Very Korean Moments: That I Love Experiencing

This past week I have been noticing a lot of “Very Korean” moments. No surprise considering I live in Korea. However, I just feel like there are more and more moments that make me think, “WOW! This is Korea!”

Moment 1: Shabu Shabu dinner with the boss. 
Korean culture often times requires you to go out for dinner with your boss. Korea is a society that respects their elders (sometimes to the extreme). My job has never been bad at this but I have heard office jobs sometimes require their workers to go out for dinner multiple times a week and late into the night.

Shabu Shabu is a meal that is believed to have come from Mongolia/China. The nomadic soldiers did not carry much with them when they were out invading and conquering. So they would use their helmets to cook their meals. They would throw in whatever they found, wild vegetables, grains, meat that has been hunted.

The pictures below are actually an image of a rice porridge that Koreans make after they have eaten. They mix kimchi, different types of rice and other grains. They then let it simmer till the rice has soaked up the water. To my Korean co-workers, I actually LOVE this part of the meal. (This is not always served but when it does I save room to eat it.)

First you have to get rid of the extra Shabu Shabu stuff that you didn't eat.
First you have to get rid of the extra Shabu Shabu stuff that you didn’t eat.

 

 

Rice Porridge Dessert.
Rice Porridge Dessert.

Moment 2: Accidentally Traveling To A Kpop Performance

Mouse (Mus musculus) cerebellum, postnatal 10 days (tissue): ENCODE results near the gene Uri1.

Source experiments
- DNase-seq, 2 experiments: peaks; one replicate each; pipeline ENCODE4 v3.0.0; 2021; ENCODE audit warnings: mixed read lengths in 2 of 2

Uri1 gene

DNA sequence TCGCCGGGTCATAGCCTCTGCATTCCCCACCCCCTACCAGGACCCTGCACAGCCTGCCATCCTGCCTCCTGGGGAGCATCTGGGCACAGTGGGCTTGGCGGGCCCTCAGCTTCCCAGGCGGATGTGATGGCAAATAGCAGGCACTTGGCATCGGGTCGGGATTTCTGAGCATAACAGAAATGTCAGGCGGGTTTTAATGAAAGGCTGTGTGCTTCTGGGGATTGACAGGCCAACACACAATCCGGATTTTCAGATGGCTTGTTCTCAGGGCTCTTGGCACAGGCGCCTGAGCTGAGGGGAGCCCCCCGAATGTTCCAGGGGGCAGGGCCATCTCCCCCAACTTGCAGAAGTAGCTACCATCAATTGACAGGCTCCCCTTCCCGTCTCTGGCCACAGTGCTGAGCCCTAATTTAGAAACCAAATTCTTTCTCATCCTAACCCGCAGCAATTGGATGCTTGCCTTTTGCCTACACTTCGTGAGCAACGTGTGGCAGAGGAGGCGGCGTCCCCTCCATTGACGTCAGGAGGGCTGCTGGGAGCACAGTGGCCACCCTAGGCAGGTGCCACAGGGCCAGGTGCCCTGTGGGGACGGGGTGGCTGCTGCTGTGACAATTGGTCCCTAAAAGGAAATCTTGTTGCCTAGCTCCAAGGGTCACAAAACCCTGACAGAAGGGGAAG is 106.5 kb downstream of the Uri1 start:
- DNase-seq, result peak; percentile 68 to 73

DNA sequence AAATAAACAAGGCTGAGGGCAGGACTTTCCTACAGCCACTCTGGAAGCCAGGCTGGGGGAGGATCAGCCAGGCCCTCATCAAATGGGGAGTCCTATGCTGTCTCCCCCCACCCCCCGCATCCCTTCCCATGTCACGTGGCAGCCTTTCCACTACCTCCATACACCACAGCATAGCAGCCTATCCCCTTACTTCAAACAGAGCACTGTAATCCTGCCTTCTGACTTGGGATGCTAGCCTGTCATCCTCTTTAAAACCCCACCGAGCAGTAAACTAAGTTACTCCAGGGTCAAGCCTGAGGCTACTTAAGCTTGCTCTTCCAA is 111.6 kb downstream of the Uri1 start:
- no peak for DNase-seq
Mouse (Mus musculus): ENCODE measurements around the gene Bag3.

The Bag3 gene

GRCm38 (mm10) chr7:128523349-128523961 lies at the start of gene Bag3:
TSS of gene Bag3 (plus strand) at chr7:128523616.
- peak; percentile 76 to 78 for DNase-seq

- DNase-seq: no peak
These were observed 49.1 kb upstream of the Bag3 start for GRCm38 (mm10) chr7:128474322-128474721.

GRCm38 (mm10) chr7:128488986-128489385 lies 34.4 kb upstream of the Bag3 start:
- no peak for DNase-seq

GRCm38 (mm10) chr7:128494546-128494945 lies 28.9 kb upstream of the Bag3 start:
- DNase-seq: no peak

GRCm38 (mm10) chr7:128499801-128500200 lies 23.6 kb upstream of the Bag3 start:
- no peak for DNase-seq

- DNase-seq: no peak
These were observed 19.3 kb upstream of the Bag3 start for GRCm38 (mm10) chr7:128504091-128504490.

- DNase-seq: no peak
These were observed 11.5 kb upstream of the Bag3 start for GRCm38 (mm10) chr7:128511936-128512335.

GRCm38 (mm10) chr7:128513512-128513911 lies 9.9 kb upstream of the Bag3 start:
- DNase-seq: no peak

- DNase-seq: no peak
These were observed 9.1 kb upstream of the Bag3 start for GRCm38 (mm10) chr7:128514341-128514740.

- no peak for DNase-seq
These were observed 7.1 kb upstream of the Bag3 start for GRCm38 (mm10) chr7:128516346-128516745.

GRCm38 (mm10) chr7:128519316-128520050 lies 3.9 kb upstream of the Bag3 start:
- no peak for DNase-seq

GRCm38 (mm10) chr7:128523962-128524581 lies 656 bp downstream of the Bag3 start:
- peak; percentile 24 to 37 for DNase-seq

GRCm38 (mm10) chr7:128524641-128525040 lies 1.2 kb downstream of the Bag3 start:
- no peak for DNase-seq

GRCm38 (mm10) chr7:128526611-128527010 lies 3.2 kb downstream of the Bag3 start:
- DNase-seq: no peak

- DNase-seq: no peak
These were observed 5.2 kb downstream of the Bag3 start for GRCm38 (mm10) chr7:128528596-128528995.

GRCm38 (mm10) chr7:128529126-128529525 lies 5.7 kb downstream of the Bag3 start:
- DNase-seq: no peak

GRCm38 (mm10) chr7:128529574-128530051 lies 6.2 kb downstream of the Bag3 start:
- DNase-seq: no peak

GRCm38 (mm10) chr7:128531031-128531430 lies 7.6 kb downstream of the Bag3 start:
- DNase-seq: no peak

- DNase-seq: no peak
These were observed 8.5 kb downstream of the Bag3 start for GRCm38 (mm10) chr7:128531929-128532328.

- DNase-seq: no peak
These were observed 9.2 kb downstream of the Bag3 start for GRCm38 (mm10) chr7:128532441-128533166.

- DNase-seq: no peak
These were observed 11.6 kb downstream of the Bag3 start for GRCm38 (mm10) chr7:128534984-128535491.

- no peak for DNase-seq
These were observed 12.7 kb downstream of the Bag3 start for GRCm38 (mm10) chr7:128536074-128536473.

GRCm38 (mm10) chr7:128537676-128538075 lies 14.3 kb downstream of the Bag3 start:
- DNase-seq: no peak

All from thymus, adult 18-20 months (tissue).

Soon after the dinner with my boss, a co-worker and I decided to take a bus home from the SUPERmarket. For my foreigners living in Korea, Emart…I think it truly is a SUPERmarket. What do you think?

We wanted a seat so we rushed to the back of the bus. The back of the bus seats are kind of like traps that are close to impossible to get out of when the bus is crowded. It is Friday night and most people do not travel very far into our neighborhood so we aren’t thinking about the bus being crowded.

We arrive at the first stop, and a crowd of college students climb up the bus steps into the bus. Nothing out of the ordinary, considering the end of the bus line is a college. We get to the second bus stop, and again a large group of college students find a few standing spaces of the bus still free. We begin to comment about how busy the bus is but we don’t really become concerned. We make another stop and take on more college students. By the fourth stop we, as more students cram themselves into the bus, we begin to wonder how we will ever get out. Our stop is the next one.
20160520_184943
We decide instead of pushing, shoving and climbing over EVERYONE we would just wait till the bus empties a bit. So yes, yes we do ride past our stop for a simpler exit. About two stops or so, we are able to disembark, with a TON of students. We discover the college is having some kind of Kpop concert and it ALLL makes since.

On the video you can hear us discussing when to get off. This was still before we knew why our little neighborhood bus was so crowded.

 

These have been just two of the many moments, I have had this week, that have made me just think, “Only in Korea.”

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